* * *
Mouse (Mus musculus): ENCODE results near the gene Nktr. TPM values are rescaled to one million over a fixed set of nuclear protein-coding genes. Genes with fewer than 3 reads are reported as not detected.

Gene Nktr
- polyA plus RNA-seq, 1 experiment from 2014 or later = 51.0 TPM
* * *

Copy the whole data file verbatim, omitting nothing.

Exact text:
Mouse (Mus musculus): ENCODE results near the gene Nktr. TPM values are rescaled to one million over a fixed set of nuclear protein-coding genes. Genes with fewer than 3 reads are reported as not detected.

Gene Nktr
- polyA plus RNA-seq, 1 experiment from 2014 or later = 51.0 TPM